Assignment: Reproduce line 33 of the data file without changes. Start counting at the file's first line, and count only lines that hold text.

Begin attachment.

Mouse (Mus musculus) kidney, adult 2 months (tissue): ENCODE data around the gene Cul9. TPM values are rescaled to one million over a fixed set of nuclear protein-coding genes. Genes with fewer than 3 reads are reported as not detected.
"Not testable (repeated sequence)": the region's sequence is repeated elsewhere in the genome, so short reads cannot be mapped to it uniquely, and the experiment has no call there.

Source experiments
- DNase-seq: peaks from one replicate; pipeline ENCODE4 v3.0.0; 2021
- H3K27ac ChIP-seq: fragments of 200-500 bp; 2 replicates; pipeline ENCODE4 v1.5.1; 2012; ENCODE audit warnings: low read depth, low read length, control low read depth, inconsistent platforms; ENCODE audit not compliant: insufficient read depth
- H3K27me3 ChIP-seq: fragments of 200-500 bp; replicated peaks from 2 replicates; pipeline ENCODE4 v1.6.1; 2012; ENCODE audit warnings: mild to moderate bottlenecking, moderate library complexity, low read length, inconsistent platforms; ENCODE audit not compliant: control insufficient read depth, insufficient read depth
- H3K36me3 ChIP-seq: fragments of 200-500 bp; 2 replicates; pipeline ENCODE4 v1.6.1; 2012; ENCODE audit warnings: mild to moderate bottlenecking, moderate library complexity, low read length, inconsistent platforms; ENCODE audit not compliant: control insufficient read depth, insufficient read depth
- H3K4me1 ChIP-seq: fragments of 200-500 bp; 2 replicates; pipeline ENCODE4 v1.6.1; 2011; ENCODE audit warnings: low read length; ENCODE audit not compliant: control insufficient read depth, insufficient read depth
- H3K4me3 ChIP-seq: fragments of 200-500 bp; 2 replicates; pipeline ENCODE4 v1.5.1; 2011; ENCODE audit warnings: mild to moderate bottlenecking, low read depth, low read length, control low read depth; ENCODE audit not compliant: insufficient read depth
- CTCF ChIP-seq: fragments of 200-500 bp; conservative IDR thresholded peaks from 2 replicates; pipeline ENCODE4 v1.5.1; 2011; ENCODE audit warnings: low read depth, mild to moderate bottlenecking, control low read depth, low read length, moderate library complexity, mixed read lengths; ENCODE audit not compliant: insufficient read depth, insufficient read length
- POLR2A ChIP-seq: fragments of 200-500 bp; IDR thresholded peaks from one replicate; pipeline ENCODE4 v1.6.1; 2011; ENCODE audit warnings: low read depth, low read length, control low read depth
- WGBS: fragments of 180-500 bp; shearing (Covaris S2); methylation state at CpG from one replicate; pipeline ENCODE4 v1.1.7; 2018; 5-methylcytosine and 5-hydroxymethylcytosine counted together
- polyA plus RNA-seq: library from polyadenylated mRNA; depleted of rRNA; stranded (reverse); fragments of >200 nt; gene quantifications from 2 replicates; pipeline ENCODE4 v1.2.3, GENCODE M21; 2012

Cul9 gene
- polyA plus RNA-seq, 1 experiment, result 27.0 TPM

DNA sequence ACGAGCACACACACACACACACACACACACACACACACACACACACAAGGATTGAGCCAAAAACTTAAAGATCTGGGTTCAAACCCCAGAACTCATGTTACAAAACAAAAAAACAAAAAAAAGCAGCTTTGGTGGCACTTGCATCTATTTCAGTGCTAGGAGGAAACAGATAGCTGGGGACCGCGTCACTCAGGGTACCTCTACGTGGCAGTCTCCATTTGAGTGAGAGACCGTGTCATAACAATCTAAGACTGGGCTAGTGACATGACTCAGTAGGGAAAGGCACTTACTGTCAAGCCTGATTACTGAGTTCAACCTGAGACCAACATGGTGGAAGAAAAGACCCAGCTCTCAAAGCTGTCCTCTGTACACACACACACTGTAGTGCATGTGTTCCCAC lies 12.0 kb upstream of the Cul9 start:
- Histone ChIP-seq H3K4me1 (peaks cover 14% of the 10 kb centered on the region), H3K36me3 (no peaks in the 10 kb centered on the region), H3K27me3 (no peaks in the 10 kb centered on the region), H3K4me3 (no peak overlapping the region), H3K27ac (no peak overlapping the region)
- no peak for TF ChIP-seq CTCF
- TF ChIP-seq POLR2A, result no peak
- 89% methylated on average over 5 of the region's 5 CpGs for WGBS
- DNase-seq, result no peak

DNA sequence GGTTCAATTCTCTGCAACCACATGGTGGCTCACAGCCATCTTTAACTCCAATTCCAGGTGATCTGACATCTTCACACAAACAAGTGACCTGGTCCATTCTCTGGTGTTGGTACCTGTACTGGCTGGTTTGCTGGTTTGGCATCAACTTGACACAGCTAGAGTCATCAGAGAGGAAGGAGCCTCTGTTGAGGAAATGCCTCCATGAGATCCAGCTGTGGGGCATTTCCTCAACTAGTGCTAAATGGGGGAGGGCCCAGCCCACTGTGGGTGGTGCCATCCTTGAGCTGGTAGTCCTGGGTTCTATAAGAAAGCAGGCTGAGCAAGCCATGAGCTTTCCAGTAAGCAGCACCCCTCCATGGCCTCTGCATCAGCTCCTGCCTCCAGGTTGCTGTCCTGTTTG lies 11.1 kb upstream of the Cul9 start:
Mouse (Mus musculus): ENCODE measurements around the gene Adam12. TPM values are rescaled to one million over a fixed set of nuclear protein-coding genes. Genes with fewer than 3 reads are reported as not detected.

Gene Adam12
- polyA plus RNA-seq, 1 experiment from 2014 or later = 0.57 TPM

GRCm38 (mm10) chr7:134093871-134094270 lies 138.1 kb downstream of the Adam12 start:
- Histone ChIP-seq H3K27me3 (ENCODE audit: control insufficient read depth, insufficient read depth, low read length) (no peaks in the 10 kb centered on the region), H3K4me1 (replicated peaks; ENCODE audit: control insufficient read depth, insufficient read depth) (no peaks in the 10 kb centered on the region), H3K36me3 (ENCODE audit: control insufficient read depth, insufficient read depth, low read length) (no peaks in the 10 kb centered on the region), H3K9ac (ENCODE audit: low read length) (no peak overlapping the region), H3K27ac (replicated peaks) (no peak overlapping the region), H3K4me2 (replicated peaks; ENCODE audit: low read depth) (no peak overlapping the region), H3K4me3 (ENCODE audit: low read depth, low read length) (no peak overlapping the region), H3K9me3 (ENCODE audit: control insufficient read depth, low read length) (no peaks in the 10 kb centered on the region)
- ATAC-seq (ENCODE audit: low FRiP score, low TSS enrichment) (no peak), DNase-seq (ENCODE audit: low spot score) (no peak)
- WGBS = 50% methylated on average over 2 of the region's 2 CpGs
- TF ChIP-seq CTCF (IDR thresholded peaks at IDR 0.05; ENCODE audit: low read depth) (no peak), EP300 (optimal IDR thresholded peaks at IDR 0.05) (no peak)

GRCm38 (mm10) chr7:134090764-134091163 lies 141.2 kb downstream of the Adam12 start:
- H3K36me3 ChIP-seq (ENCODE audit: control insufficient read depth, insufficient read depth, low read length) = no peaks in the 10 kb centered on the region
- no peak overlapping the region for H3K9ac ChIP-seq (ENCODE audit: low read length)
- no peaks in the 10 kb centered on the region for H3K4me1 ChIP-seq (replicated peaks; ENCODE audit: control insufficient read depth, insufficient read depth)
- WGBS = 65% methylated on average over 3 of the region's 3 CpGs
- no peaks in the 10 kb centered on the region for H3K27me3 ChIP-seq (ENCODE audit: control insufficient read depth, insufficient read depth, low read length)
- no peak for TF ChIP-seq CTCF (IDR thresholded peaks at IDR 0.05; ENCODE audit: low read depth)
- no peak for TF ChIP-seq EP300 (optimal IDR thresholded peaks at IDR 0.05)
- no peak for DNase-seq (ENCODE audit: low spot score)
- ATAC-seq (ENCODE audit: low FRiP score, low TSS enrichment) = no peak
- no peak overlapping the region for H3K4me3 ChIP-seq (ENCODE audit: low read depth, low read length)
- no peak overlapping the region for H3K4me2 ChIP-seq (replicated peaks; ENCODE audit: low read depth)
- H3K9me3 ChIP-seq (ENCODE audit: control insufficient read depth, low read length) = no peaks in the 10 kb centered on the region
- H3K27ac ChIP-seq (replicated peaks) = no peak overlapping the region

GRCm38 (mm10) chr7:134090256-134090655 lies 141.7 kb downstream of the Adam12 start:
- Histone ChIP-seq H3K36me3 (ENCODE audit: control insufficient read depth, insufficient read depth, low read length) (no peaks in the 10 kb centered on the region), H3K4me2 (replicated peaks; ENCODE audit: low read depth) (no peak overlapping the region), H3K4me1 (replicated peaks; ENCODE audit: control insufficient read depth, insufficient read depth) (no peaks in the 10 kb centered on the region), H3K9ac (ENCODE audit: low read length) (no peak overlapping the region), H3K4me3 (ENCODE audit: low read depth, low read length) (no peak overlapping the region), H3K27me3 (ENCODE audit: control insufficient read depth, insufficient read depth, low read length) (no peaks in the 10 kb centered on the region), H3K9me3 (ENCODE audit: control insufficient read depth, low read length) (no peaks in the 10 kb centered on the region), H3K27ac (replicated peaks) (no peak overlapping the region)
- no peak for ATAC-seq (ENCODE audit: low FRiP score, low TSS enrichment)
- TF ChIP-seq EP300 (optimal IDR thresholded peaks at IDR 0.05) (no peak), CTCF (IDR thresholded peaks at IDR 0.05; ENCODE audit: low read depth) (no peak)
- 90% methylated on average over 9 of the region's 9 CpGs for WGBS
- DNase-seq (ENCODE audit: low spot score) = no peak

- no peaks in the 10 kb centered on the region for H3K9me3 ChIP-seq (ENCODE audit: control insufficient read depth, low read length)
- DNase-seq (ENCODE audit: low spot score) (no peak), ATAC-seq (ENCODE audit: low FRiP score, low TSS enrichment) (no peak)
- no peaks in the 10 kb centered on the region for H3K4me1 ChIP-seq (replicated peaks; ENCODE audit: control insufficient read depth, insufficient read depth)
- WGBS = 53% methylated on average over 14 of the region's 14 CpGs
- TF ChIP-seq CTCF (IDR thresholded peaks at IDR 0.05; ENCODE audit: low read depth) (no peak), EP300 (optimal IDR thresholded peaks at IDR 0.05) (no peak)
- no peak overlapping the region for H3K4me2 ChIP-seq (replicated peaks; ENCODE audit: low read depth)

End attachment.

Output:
- no peak overlapping the region for H3K9ac ChIP-seq (ENCODE audit: low read length)